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May 27, 2006


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Before watching this I didn't know who David Jaffe is, now he's my hero.

Good stuff, I agree with Jaffe's comments on autuerism. I think if that were more a part of the marketing machine, maybe then smart guys like Cliff and Harvey and you could get funded to do more innovative stuff. As it stands, the real advances in making games about drama and people are happening on the fringes of the indie scene. I suspect that if those advances are going to make a difference in the way the industry makes and markets its products, then the rise of the widely recognized autuer designer may come from the primordial soup of scratchware projects currently in development.

Clint, I recommend you check out Storytron, Chris Crawford's project, and Utopia:

Great interview/panel, thanks for the link!

Patrick, I have to disagree with you. There is of course some interesting stuff happening in the indie scene. There's also just as much, if not more, clones and unoriginal stuff.

Furthermore, for what interesting stuff you see (Facade, Braid, etc) in the indie titles, you see big budge titles taking on the big challenges a small title never could (Spore, Gears of War, ...). As Clint put it in his MGS talk, the "wicked problems" are ones that are going to take big budget titles to tackle.

As for Crawford, I was a fan of his early book, but following seeing that guy at the Game Developers Rant at GDC this year, I have to say that guy has jumped the shark!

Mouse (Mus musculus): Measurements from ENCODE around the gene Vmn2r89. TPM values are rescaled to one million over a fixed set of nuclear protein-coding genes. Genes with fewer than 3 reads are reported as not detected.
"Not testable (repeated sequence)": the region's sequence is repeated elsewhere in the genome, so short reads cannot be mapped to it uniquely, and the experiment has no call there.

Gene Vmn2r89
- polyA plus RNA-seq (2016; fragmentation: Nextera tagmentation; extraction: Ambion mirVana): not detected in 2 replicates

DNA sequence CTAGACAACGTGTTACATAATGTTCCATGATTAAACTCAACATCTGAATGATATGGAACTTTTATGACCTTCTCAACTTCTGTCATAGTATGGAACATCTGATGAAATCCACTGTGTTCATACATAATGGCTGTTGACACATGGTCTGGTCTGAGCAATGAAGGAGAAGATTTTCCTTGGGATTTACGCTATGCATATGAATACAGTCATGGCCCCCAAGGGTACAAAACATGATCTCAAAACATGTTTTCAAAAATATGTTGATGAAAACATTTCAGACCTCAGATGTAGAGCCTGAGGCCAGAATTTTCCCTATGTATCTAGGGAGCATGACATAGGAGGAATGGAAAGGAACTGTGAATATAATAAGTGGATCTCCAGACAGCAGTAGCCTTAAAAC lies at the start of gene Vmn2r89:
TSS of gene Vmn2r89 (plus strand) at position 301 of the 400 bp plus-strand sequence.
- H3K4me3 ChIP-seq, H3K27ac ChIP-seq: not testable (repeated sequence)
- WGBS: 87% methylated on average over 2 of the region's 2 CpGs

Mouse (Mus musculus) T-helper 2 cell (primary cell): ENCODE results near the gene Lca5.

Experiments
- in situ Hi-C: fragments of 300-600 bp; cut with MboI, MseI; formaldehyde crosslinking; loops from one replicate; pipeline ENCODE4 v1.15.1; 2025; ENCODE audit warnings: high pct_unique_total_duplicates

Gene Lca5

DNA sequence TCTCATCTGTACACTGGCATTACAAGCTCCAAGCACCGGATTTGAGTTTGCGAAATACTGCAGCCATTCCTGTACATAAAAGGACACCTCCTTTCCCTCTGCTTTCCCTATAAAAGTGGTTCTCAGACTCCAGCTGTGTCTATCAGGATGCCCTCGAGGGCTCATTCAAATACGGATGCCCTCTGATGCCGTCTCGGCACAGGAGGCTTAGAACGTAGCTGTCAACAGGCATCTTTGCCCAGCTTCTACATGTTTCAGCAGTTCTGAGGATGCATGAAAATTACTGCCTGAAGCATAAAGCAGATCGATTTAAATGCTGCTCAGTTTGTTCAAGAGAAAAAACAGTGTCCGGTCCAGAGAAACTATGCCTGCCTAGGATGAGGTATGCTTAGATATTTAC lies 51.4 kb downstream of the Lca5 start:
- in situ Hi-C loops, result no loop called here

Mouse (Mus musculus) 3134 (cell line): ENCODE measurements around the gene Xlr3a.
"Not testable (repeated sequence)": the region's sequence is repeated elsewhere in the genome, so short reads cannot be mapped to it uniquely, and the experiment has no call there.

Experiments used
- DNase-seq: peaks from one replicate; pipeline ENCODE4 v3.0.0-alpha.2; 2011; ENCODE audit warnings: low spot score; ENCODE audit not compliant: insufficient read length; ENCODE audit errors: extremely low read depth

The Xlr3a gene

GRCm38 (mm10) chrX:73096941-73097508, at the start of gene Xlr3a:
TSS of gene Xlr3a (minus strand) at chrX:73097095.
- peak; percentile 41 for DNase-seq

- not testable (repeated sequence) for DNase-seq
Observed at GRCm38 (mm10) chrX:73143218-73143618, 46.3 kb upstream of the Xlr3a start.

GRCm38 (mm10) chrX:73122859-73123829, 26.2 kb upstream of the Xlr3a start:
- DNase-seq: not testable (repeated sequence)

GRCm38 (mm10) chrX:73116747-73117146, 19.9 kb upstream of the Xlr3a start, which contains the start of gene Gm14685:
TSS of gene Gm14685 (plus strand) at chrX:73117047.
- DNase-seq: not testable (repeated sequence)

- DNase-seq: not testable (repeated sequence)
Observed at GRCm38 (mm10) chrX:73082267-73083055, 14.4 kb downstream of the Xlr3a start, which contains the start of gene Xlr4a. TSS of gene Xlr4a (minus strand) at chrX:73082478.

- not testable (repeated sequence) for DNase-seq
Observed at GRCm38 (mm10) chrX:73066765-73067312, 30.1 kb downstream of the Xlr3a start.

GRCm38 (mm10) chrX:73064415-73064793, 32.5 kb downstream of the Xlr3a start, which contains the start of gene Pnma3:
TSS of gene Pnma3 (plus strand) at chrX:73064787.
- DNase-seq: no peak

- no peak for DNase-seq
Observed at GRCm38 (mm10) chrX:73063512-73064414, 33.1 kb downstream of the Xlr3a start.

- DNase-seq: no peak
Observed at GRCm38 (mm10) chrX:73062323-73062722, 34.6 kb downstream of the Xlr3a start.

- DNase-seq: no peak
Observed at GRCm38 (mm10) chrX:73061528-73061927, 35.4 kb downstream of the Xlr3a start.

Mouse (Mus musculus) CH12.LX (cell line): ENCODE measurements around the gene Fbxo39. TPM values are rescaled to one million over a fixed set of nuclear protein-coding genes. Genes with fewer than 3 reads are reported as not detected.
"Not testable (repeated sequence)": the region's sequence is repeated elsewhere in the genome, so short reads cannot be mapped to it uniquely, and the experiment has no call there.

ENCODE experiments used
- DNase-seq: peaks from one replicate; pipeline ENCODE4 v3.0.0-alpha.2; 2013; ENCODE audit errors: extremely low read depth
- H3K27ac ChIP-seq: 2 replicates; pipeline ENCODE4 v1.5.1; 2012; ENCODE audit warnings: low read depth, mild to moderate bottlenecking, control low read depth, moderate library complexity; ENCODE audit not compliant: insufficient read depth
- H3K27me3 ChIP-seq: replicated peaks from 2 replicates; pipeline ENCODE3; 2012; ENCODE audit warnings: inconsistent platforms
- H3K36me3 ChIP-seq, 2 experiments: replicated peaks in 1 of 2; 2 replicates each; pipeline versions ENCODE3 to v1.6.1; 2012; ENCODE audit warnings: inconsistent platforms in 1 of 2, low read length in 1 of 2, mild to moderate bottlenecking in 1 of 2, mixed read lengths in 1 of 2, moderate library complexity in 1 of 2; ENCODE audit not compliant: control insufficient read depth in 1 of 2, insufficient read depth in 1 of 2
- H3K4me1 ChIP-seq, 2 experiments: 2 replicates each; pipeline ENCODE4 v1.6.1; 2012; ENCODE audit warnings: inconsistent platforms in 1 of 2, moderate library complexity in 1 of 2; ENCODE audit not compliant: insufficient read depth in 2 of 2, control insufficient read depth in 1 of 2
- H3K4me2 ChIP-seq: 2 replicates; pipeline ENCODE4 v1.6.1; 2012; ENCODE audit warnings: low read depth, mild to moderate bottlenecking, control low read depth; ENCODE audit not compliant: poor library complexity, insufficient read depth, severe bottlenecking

Oh, rereading that, I need to rephrase:

>As Clint put it in his MGS talk, the "wicked problems" are ones that are going to take big budget titles to tackle.

Didn't mean to put words in your mouth Clint.

I meant that he labelled them "wicked problems; and that I think it's these that the big budget titles are best positioned to tackle.


I 'get funded' (as do Harvey and Cliff) to do plenty of innovative (though still necessarily commercial) stuff.

I've also loosely paid attention to what Chris has been up to for the last several years, and don't particularly believe that the approach of trying to solve the entire problem of 'interactive storytelling' can be or even ought to be solved in one fell swoop. I believe that there are many, many ways to iterate toward solutions to this problem, releasing successful games with each new conceptual or technological innovation integrated.

I can look at a game like GTA:San Andreas and see that big leaps forward were made in terms of its narrative structure since GTA3 was released. I can participate in a real gang-war which is about territory and respect. Obviously, this is loosely modelled, but compared to the much simpler branching narrative of GTA3 it is a huge leap. It also begs a lot of questions - 'wouldn't it be interesting if it was more like X', or 'wouldn't it be more compelling dramatically if SUM Y could trigger responses of different types at different thresholds', or 'I think the conflict would be more meaningful if verbs A,B,C... were added' etc.

There are at least 20 ways I can write down RIGHT NOW that could improve upon the way the gang-war in GTA:SA functions to make it feel more dramatically compelling. I bet you could plan to include 6-8 of them in the next iteration, end up cutting 2-3 and delivering 3-7 of them, each of which would then raise 2-3 new ideas that could be feasible in subsequent iterations - and every 2 years you're releasing a product that reaches millions of people and helps teach them how to think of such an experience and engage it in increasingly meaningful ways. It also brings in tens of millions of dollars for your company and perpetually funds the future innovations.